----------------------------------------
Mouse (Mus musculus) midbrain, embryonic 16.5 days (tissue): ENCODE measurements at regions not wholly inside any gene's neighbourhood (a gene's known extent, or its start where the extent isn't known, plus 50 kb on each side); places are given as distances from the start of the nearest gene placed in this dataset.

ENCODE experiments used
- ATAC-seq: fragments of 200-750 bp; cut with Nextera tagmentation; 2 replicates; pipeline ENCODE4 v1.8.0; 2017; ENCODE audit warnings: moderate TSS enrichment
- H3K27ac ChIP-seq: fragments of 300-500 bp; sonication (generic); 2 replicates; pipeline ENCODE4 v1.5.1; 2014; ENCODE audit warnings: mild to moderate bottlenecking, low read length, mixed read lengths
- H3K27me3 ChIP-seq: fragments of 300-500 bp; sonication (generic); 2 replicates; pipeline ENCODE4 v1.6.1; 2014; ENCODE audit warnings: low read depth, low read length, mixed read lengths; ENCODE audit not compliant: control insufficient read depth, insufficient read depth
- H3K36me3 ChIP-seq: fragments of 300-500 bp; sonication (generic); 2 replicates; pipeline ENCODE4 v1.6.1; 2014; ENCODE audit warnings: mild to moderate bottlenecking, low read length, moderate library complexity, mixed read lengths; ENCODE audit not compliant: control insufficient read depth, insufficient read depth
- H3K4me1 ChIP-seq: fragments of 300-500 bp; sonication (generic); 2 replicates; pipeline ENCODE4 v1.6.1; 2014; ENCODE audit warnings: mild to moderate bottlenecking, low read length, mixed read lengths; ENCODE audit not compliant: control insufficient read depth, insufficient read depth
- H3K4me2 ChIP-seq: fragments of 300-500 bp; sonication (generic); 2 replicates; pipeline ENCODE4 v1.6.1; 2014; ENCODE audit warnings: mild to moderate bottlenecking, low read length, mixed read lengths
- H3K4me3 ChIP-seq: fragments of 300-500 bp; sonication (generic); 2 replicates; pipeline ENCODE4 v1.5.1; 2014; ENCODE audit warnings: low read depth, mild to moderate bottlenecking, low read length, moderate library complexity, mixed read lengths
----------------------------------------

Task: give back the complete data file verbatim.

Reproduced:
Mouse (Mus musculus) midbrain, embryonic 16.5 days (tissue): ENCODE measurements at regions not wholly inside any gene's neighbourhood (a gene's known extent, or its start where the extent isn't known, plus 50 kb on each side); places are given as distances from the start of the nearest gene placed in this dataset.

ENCODE experiments used
- ATAC-seq: fragments of 200-750 bp; cut with Nextera tagmentation; 2 replicates; pipeline ENCODE4 v1.8.0; 2017; ENCODE audit warnings: moderate TSS enrichment
- H3K27ac ChIP-seq: fragments of 300-500 bp; sonication (generic); 2 replicates; pipeline ENCODE4 v1.5.1; 2014; ENCODE audit warnings: mild to moderate bottlenecking, low read length, mixed read lengths
- H3K27me3 ChIP-seq: fragments of 300-500 bp; sonication (generic); 2 replicates; pipeline ENCODE4 v1.6.1; 2014; ENCODE audit warnings: low read depth, low read length, mixed read lengths; ENCODE audit not compliant: control insufficient read depth, insufficient read depth
- H3K36me3 ChIP-seq: fragments of 300-500 bp; sonication (generic); 2 replicates; pipeline ENCODE4 v1.6.1; 2014; ENCODE audit warnings: mild to moderate bottlenecking, low read length, moderate library complexity, mixed read lengths; ENCODE audit not compliant: control insufficient read depth, insufficient read depth
- H3K4me1 ChIP-seq: fragments of 300-500 bp; sonication (generic); 2 replicates; pipeline ENCODE4 v1.6.1; 2014; ENCODE audit warnings: mild to moderate bottlenecking, low read length, mixed read lengths; ENCODE audit not compliant: control insufficient read depth, insufficient read depth
- H3K4me2 ChIP-seq: fragments of 300-500 bp; sonication (generic); 2 replicates; pipeline ENCODE4 v1.6.1; 2014; ENCODE audit warnings: mild to moderate bottlenecking, low read length, mixed read lengths
- H3K4me3 ChIP-seq: fragments of 300-500 bp; sonication (generic); 2 replicates; pipeline ENCODE4 v1.5.1; 2014; ENCODE audit warnings: low read depth, mild to moderate bottlenecking, low read length, moderate library complexity, mixed read lengths